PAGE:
Supplemental: Using Git from RStudio
Last updated on 2023-05-08 | Edit this page
- How can I use Git with RStudio?
- Understand how to use Git from RStudio.
Version control can be very useful when developing data analysis scripts. For that reason, the popular development environment RStudio for the R programming language has built-in integration with Git. While some advanced Git features still require the command-line, RStudio has a nice interface for many common Git operations.
RStudio allows us to create a project associated with a given directory to keep track of various related files. To be able to track the development of the project over time, to be able to revert to previous versions, and to collaborate with others, we version control the Rstudio project with Git. To get started using Git in RStudio, we create a new project:
This opens a dialog asking us how we want to create the project. We have some options here. Let’s say that we want to use RStudio with the planets repository that we already made. Since that repository lives in a directory on our computer, we choose the option “Existing Directory”:
Do You See a “Version Control” Option?
Although we’re not going to use it here, there should be a “version control” option on this menu. That is what you would click on if you wanted to create a project on your computer by cloning a repository from GitHub. If that option is not present, it probably means that RStudio doesn’t know where your Git executable is, and you won’t be able to progress further in this lesson until you tell RStudio where it is.
Find your Git Executable
First let’s make sure that Git is installed on your computer. Open your shell on Mac or Linux, or on Windows open the command prompt and then type:
which git(macOS, Linux)
If there is no version of Git on your computer, please follow the Git
installation instructions in the setup of this lesson to install Git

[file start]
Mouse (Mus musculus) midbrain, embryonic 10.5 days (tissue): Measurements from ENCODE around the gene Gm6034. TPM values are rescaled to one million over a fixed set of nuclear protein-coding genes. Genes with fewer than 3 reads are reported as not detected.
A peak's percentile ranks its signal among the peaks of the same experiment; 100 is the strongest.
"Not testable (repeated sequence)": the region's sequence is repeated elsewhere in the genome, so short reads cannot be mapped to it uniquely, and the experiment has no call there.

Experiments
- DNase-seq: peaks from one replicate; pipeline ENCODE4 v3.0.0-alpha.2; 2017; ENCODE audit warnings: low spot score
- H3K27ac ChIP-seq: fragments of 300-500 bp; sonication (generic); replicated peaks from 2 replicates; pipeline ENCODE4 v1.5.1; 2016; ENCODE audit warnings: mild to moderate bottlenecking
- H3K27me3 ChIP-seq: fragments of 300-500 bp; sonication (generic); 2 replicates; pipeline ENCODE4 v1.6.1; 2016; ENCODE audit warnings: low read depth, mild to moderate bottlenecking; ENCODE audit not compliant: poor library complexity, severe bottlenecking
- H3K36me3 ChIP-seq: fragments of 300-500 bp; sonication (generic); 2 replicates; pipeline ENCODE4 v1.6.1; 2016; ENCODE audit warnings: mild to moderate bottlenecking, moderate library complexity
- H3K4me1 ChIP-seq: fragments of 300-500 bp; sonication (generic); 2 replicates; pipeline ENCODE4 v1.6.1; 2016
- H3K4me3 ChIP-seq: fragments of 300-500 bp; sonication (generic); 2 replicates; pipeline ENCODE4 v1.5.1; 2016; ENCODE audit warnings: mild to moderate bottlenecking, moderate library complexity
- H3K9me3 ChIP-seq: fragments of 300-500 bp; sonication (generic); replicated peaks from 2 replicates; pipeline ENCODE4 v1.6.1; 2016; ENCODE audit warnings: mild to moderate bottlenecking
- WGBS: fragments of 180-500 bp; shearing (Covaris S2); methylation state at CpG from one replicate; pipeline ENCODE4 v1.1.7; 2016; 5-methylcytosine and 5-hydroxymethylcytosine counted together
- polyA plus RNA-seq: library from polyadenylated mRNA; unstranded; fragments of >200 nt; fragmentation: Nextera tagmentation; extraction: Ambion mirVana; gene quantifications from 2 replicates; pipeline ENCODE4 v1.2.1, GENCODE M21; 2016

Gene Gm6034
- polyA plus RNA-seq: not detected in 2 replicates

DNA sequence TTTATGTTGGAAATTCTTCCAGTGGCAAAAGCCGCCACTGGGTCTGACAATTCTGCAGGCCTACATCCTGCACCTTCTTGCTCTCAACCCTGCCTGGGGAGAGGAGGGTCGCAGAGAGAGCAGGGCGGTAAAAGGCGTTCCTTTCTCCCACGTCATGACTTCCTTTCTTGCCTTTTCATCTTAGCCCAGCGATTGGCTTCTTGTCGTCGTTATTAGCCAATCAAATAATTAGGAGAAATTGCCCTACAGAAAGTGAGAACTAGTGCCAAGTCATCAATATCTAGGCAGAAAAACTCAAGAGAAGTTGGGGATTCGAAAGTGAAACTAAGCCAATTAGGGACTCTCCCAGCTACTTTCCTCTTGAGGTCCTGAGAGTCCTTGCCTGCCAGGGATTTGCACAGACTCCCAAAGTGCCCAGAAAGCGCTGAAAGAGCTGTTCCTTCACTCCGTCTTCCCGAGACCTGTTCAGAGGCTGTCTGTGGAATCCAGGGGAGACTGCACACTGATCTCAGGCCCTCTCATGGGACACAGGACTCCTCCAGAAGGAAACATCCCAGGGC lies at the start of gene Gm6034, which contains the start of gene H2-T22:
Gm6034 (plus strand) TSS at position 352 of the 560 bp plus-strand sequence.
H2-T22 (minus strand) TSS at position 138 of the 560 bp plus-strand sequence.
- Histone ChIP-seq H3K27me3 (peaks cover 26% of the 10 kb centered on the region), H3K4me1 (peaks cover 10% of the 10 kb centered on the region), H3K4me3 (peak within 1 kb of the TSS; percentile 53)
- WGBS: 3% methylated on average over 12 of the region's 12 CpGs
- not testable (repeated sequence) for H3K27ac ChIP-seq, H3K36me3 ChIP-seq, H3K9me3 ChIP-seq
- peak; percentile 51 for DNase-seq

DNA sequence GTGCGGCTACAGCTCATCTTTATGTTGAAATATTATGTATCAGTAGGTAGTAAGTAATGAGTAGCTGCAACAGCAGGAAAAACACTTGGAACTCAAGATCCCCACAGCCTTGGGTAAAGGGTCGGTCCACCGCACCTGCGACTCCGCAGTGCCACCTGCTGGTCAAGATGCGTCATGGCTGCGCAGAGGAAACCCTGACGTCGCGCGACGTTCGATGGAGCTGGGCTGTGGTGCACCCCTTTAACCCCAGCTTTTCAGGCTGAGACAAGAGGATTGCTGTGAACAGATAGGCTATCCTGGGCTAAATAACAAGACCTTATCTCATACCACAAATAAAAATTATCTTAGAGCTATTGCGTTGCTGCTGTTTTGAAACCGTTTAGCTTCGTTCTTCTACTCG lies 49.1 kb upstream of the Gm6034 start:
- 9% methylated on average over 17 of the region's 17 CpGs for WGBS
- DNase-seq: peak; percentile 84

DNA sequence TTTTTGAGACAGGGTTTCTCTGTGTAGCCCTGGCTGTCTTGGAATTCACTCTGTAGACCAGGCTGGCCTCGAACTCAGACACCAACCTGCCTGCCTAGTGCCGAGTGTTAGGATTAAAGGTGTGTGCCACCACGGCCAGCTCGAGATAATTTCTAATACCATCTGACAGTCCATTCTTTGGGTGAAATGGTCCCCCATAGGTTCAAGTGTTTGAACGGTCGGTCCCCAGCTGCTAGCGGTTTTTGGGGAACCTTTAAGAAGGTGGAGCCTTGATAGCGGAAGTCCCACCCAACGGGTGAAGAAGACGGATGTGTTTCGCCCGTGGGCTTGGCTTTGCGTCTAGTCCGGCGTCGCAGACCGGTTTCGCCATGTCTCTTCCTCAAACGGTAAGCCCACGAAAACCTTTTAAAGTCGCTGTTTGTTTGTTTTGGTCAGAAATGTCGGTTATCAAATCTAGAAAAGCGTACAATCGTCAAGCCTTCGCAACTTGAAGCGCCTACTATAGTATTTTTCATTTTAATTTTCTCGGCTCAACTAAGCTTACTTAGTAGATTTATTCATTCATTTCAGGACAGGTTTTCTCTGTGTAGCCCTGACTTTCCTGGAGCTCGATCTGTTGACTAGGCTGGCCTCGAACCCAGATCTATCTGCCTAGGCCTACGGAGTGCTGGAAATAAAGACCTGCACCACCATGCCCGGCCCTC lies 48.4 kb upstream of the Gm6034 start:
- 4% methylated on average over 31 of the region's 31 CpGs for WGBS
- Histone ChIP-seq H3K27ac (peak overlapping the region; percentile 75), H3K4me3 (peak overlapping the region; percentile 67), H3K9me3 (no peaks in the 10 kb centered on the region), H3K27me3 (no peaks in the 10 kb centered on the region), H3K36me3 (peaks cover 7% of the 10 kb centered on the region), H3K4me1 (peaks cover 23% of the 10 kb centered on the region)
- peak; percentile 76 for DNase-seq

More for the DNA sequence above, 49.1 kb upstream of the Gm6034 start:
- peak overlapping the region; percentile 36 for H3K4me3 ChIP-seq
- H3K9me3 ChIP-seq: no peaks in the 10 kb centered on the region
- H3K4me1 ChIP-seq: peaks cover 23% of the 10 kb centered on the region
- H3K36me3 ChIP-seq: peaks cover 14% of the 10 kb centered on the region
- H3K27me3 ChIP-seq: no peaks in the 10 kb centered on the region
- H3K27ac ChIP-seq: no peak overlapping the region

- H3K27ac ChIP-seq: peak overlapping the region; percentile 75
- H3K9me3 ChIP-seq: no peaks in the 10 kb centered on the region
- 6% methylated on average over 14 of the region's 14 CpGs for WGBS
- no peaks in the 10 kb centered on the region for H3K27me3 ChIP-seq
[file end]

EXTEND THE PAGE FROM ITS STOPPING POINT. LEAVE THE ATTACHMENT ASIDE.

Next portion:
now. Next open your shell or command prompt and type
which git (macOS, Linux), or
(Windows). Copy the path to the git executable.
On one Windows computer which had GitHub Desktop installed on it, the
NOTE: The path on your computer will be somewhat different.
Next, RStudio will ask which existing directory we want to use. Click “Browse…” and navigate to the correct directory, then click “Create Project”:
Ta-da! We have created a new project in RStudio within the existing planets repository. Notice the vertical “Git” menu in the menu bar. RStudio has recognized that the current directory is a Git repository, and gives us a number of tools to use Git:
To edit the existing files in the repository, we can click on them in the “Files” panel on the lower right. Now let’s add some additional information about Pluto:
Once we have saved our edited files, we can use RStudio to commit the changes by clicking on “Commit…” in the Git menu:
This will open a dialogue where we can select which files to commit
(by checking the appropriate boxes in the “Staged” column), and enter a
commit message (in the upper right panel). The icons in the “Status”
column indicate the current status of each file. Clicking on a file
shows information about changes in the lower panel (using output of
git diff). Once everything is the way we want it, we click
The changes can be pushed by selecting “Push Branch” from the Git menu. There are also options to pull from the remote repository, and to view the commit history:
If we click on “History”, we can see a graphical version of what
git log would tell us:
RStudio creates a number of files that it uses to keep track of a
project. We often don’t want to track these, in which case we add them
This can be done in Rstudio:
Then open up the
.gitignore file from the right-hand
panel of Rstudio and add
graphs/ to the list of files to
There are many more features in the RStudio Git menu, but these should be enough to get you started!